I’ve talked about this subject briefly when I wrote up a post on the CherokeeNunnehi which can be found in the archive. The idea of the “Little People” as they are called is a little different, as the Nunnehi tend to be seen more as just immortal, ghostly beings, and the Yunwi Tsundi, or the “Little People” as they are sometimes called, are spirits of the land and are often associated with certain rock formations, trees, creeks, caves, etc.
The Ozark hillfolk inherited a rich tradition of beliefs surrounding the land spirits, mostly from their Appalachian ancestors who mixed Old World fairy traditions with the beliefs on the Yunwi Tsundi (and other native variations) that they encountered in the New World. All of this was rolled together into a very interesting folk belief that honors the unseen forces of nature as a possible source of both wealth and woe.
There are many stories out there about encounters with the “Little People” one story goes something like this…
…There was once a boy named Johnny who was walking back through the woods toward his home after a long day of climbing rocks and running around with his friends. He was walking down beside the creek when all of a sudden a little man sitting on a bolder out in the middle of the creek yelled to him, “Boy, don’t come this way!” Well, Johnny wasn’t about to have some little man tell him what to do, so he picked up a bunch of rocks off the bank of the creek and started a-throwing them out at the little man. Even though every rock hit its mark the little man was unhurt and just laughed and laughed before disappearing into the creek.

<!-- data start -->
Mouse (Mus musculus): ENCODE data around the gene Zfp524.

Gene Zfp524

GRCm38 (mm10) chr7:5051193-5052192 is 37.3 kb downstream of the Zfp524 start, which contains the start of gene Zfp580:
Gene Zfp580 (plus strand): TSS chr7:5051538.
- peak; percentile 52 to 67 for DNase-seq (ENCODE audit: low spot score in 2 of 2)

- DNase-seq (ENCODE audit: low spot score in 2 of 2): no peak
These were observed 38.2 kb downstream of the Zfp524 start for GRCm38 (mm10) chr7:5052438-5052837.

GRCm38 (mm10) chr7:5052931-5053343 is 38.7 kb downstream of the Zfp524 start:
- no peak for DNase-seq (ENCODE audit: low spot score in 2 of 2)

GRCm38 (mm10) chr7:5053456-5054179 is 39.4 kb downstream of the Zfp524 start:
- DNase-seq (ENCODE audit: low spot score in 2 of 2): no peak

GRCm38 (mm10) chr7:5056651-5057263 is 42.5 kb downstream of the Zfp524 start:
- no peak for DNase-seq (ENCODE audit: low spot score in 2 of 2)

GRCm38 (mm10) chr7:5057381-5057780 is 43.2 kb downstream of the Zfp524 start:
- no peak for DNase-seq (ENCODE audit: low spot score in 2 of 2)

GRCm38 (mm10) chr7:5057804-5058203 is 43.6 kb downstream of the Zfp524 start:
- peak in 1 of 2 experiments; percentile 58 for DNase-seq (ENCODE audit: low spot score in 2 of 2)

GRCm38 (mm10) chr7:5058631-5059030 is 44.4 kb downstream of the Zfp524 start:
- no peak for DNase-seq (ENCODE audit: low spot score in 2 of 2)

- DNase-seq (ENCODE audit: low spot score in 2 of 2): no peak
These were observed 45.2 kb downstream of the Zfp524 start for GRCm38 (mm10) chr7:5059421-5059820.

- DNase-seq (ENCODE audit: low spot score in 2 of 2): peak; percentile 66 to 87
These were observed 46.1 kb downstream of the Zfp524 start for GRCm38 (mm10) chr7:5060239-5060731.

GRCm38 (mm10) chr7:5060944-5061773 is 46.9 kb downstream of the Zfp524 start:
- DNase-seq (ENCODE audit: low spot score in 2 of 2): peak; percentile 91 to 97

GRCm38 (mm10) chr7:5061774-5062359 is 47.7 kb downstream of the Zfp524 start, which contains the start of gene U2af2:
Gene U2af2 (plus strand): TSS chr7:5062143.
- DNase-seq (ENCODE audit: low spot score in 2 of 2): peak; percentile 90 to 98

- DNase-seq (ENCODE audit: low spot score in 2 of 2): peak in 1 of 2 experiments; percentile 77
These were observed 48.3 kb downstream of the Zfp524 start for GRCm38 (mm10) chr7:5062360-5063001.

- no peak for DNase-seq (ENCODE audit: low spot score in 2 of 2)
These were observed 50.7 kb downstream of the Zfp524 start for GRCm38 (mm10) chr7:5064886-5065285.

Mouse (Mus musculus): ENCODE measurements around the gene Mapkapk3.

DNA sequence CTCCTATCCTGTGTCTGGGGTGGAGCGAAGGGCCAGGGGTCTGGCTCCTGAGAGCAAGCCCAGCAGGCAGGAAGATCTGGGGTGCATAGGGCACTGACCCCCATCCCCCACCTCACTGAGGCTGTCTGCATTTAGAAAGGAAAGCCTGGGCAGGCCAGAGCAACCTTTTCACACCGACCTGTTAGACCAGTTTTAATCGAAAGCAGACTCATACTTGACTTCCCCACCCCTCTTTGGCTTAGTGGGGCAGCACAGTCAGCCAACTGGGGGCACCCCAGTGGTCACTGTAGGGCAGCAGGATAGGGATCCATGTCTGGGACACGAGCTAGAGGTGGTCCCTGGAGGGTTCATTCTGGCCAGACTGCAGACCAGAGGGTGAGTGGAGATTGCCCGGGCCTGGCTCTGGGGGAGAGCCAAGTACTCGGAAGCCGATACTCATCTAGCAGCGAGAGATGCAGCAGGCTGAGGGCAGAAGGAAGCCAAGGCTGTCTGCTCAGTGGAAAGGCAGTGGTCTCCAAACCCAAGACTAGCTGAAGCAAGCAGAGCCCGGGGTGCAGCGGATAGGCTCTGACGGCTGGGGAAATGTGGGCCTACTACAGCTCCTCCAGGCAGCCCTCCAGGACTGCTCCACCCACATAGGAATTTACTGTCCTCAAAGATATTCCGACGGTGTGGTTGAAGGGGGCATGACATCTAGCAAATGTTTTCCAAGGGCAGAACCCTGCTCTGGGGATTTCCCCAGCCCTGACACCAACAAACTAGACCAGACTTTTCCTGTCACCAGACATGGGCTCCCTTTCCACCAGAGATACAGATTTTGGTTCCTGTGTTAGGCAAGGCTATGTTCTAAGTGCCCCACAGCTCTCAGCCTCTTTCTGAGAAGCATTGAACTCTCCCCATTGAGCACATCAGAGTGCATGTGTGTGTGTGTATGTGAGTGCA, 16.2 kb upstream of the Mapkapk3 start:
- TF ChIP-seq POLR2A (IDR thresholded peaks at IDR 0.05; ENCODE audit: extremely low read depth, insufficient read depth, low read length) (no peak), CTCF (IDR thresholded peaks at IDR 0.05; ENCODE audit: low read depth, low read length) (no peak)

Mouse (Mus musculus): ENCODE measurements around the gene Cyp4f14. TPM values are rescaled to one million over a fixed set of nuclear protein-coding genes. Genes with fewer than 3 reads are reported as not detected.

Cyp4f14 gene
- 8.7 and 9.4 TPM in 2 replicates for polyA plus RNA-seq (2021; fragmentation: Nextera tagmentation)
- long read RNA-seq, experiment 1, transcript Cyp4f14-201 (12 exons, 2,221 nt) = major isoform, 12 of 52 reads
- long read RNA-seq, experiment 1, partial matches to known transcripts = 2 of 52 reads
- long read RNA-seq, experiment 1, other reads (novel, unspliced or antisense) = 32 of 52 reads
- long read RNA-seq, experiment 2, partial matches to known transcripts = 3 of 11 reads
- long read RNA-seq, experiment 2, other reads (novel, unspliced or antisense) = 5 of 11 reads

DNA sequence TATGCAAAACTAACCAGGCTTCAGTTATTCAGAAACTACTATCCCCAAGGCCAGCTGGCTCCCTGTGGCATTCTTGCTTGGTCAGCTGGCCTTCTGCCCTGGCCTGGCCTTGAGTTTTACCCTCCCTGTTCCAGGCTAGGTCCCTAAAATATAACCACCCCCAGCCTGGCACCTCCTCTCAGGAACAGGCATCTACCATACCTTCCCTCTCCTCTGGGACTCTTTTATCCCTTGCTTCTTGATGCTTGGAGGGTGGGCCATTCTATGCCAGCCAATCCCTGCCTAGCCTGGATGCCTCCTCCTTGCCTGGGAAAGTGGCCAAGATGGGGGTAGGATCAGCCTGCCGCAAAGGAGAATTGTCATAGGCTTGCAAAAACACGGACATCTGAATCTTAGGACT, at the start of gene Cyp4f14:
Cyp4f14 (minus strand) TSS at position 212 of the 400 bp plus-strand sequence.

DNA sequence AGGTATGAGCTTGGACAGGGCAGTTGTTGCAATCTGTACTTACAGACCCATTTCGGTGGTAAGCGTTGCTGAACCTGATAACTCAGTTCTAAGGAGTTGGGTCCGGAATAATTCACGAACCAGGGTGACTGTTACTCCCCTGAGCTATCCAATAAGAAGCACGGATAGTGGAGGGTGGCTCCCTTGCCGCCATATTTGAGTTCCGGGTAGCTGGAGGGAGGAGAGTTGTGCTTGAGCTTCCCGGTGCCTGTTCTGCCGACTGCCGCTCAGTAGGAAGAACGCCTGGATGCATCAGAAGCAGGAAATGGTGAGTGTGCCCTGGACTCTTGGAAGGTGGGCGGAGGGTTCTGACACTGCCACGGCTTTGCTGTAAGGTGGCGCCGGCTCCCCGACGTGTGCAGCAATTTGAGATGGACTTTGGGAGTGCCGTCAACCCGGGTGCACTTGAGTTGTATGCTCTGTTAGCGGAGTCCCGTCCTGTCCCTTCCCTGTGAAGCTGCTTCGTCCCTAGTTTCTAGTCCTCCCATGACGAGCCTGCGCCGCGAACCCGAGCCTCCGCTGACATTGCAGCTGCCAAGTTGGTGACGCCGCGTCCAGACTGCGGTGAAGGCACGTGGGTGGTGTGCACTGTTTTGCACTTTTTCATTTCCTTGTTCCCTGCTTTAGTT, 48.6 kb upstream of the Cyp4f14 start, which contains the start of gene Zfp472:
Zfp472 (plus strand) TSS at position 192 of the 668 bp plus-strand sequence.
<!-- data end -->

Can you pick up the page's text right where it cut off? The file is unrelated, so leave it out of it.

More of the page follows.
Now, Johnny just continued on his way without even thinking about the little man again, and soon enough he was at home next to the fire eating cornbread with his mother and father.
When Johnny’s father asked him about his day the boy told him about climbing the rocks, and running around with his friends, and about the little man in the creek. Johnny’s father swore up and down at the boy, telling him he had offended one of the “Little People” and that bad times might fall on their family. Johnny just laughed though, and said he wasn’t afraid of no little man.
That night as Johnny put himself to bed upstairs he started feeling a little feverish, out of nowhere, but blamed it on being out in the cold too long that day. Johnny’s father got worried about the boy and decided to stay up next to the fire downstairs to make sure everything was alright.
In just a little while Johnny’s father woke up to a strange thumping sound coming from upstairs. Thump, thump, thump, then the sound of something like feet shuffling across the floor. Well he worried about his son, so he jumped up, ran up the stairs, and caught poor Johnny just as he was about to throw himself out the window. All the while Johnny was completely asleep and had no recollection the next morning of what had happened to him the night before.
This went on night after night for almost a month until Johnny’s dad made the boy take some food out to that very rock in the creek where the little man had been sitting as a sort of apology for the great offense Johnny had committed. After the boy left the food the sleep walking stopped almost as suddenly as it had began.
The family managed to escape misfortune, and Johnny knew better than to offend any of the “Little People” ever again.
Often the “Little People” are given different tribe names depending upon their personalities or where they live. There may be the “Cave People” or the “Creek People” or different nations named after certain trees like the laurel, dogwood, or cedar. It’s interesting to see how the animistic beliefs from Europe and the New World were able to mix together and stick around considering most of the time these so called “superstitions” about the fair-folk or the keepers of the land so often get turned into mere fairy stories.
On more than one occasion I’ve talked with hillfolk who refused to cut down certain trees, or move certain rocks, for fear of offending the folk that dwell there. I even met a healer once who said she got her powers from one of the “Little People,” a tale that harkens back to both the Irish “Fairy Doctors” and many of the Native healers, both of which often rely upon training or gifts given by the spirits of the land.